Chair Knapp asked about coming events.  Ms. Underhill:

  • Brochures sent out in July, copies distributed (On file with Clerk), successful summer season helped to get the word out about upcoming events, launch season in early September
  • Expanded education program, just received grant from Shineman Foundation to do in-school things with Oswego County, have been doing in-school things in Onondaga and Madison Counties with support from the Community Foundation over the past year
  • Growing and busy, full 30 concert schedule, doubled Holiday Pops performance, expanded Masterworks program from 6 to 8 performances, and Pops program from 4 to 5; challenge is to manage growth in a way that ensures sustainability

 

Chair Knapp asked if there was talk of performing next summer at the amphitheater.  Ms. Underhill said that they attended a preliminary meeting and there is interest.  The venue is amazing and will accommodate a full orchestra, despite rumors to the contrary.  They hope to know soon if they will be on the rooster for next summer.  Chair Knapp said that it would be very good.

A motion was made by Mrs. Ervin, seconded by Ms. Williams, to approve this item.  Ayes:  6; Noes:  1(May).  MOTION CARRIED.

4.     EMERGENCY COMMUNICATIONSWilliam Bleyle, Commissioner

        a.     A Local Law Authorizing a Further Amendment to the Lease of County Property Located in the Town of Marcellus,  County of Onondaga, to New Cellular Wireless PCS, LLC. D.B.A. AT&T Mobility, and Amending Local Law No. 2-2014, which Such Local Law Previously Amended Local Law No. 25-2008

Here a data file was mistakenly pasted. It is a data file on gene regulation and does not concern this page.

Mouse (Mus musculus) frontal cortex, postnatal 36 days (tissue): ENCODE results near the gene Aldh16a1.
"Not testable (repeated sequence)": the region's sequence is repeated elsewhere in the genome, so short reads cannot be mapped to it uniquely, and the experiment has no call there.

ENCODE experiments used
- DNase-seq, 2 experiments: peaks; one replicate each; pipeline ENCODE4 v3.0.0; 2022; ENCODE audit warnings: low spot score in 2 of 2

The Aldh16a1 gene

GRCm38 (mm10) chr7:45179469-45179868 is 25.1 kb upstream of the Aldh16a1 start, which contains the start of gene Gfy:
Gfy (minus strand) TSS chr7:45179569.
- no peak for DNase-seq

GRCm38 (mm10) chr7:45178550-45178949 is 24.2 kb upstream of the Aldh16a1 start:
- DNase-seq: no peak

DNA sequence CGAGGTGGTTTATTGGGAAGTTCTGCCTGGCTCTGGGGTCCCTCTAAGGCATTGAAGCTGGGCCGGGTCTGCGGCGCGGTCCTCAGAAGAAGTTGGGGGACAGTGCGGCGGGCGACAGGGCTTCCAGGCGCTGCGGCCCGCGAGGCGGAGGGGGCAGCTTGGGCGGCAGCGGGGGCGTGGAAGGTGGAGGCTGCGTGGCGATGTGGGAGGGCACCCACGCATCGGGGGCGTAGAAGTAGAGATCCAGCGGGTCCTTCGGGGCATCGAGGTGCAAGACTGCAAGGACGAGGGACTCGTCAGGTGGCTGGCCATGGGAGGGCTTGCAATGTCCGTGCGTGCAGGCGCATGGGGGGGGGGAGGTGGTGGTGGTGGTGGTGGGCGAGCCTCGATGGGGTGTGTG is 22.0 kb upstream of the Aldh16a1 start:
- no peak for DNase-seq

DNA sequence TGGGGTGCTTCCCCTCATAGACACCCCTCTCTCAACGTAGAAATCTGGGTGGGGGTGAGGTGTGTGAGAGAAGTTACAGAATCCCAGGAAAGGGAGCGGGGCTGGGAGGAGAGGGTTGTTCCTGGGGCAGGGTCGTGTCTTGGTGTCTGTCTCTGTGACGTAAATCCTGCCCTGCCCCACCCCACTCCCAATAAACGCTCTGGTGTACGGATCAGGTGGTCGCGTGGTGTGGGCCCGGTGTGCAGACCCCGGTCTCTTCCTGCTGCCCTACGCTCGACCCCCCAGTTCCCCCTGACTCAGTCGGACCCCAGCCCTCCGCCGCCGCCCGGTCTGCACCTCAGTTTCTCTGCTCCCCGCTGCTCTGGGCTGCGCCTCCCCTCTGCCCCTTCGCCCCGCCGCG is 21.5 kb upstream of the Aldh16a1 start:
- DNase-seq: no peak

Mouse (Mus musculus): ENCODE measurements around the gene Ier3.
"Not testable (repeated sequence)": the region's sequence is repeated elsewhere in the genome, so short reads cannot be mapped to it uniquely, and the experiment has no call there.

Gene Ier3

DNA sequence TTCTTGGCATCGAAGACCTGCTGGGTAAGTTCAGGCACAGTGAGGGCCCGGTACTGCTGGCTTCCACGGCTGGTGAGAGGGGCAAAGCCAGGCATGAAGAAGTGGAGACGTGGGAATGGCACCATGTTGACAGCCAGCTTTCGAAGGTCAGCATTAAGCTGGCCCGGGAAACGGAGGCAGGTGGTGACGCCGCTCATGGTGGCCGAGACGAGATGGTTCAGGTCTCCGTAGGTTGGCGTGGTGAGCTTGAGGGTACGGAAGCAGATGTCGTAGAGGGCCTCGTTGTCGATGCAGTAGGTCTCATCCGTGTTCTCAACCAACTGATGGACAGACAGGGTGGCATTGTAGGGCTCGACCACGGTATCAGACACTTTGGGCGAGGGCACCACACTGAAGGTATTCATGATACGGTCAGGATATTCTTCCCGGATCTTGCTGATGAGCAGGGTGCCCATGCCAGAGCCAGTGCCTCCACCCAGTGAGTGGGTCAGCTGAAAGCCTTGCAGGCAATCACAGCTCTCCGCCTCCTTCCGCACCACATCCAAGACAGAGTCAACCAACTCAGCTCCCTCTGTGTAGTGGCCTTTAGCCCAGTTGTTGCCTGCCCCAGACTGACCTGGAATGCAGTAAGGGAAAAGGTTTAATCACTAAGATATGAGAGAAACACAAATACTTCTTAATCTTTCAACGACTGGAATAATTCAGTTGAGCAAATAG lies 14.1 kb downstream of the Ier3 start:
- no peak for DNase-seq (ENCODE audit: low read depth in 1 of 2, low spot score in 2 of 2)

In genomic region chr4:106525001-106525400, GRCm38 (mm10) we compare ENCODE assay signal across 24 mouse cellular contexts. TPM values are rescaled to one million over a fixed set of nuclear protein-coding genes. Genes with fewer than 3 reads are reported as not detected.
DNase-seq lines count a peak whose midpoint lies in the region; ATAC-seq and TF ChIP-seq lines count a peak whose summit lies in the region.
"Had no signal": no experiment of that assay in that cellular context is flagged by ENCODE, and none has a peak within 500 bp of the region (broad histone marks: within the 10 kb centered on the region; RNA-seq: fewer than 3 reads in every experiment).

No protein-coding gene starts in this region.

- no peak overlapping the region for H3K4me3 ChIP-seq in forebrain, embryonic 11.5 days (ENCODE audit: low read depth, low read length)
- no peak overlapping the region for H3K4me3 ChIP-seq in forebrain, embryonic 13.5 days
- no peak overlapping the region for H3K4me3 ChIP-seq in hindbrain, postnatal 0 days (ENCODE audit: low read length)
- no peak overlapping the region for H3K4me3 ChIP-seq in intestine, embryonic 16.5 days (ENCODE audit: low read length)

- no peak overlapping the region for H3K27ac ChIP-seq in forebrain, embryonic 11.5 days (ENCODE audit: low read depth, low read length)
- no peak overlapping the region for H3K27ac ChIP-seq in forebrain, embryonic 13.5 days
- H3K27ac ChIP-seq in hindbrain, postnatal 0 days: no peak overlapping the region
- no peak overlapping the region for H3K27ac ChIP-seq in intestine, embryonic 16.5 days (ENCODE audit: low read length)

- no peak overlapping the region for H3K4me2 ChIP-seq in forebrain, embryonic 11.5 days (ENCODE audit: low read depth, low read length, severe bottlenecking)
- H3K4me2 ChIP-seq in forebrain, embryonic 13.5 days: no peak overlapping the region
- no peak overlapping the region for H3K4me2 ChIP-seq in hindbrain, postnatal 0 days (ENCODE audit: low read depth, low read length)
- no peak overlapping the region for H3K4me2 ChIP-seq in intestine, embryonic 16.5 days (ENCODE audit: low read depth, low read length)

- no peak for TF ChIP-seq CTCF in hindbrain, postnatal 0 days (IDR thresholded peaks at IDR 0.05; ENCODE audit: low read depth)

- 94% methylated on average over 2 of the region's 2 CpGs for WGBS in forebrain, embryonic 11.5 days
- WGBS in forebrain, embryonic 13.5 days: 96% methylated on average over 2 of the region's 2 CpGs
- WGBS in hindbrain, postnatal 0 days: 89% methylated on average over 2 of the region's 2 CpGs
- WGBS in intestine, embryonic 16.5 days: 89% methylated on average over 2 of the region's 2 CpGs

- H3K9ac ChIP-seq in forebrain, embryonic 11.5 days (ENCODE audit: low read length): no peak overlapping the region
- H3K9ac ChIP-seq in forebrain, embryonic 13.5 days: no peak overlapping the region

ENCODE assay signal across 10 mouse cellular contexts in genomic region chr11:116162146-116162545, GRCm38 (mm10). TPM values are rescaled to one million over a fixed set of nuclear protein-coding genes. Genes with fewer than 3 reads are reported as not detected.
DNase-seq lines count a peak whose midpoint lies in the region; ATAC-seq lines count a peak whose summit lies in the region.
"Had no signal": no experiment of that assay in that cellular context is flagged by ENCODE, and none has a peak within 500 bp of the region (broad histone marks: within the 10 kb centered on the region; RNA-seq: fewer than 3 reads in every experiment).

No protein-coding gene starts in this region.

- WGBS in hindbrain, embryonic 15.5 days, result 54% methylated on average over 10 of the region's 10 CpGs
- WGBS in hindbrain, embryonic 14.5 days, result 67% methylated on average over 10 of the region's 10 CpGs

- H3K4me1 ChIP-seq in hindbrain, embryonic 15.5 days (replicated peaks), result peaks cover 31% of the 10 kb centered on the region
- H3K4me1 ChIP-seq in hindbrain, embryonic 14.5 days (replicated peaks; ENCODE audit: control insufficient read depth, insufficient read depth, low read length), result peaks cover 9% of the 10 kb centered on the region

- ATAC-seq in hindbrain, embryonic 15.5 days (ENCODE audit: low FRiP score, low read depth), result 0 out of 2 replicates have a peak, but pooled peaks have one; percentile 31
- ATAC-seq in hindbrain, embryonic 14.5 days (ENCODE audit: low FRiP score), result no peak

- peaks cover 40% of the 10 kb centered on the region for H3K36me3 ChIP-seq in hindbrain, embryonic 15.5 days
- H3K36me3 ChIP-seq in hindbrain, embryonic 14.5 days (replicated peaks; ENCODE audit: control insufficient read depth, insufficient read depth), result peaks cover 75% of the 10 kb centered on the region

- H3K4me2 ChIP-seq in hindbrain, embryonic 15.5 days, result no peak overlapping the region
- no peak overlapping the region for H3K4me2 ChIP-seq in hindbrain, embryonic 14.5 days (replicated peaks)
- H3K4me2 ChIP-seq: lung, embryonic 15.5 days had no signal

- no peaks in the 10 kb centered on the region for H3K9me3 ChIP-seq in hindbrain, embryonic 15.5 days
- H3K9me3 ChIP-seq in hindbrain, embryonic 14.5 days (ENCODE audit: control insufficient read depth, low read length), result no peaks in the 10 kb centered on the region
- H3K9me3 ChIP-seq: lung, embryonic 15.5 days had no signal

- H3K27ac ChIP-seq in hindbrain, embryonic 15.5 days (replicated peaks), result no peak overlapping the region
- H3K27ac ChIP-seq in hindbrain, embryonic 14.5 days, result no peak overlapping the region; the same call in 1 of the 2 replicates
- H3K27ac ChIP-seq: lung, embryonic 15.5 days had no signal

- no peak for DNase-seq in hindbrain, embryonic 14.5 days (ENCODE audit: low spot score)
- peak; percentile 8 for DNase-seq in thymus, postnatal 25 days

b.     A Local Law Authorizing the Lease of County Property Located in the Town of Manlius to Verizon Wireless

 

Mr. Bleyle:

  • 2 items, both are local laws regarding revenue generation via tower lease
  • Item 4a amends lease:  2014 AT&T asked to add additional antennas to tower with no increase to ground footprint, $750 lease increase put on table as first offer, surprised offer was accepted without negotiations, person no longer with AT&T, AT&T asked for reconsideration, after negotiation proposed increase of $550 per month, with 3% annual increase for term of lease (5 years w/renew 4 options, total 25 years)
  • $550 competitive and fair amount, other options available including tower located across the street from present site, in best interest of the County to allow lease reduction; $550 amount is on top of the amount already paid, $36,315 for 2016 with 3% increase every year thereafter

 

Chair Knapp asked who negotiates the leases.  Mr. Bleyle said that his department works with the Law department.  They have a radio system administrator that has in-depth knowledge pertaining to the tower facilities and the average rental rates.  The administrator also works closely with other County departments negotiating leases for their property, i.e. WEP.  They are very aware of the prices as they lease tower space themselves.

 

A motion was made by Ms. Williams, seconded by Mr. May, to approve item 4a.  Passed unanimously; MOTION CARRIED.

  • Item 4b is a new lease, located at Alverna Heights Drive radio tower
  • First site tenant, rent $20,000 per year with 3% annual increase
  • SEQRA short form completed, no significant effect on environment, requesting negative declaration

 

Chair Knapp asked the height of the tower.  Mr. Bleyle said that it was under 150 feet.  They now try to stay under 150 feet to avoid required tower lighting and/or paint.  In response to Chair Knapp, Mr. Bleyle said that local approval from Manlius was not required.  

A motion was made by Mr. Kilmartin, seconded by Ms. Williams, to approve item 4b.  Passed unanimously; MOTION CARRIED.

5.     PURCHASE:  Sean Carroll, Director

        a.     Revenue Contract Report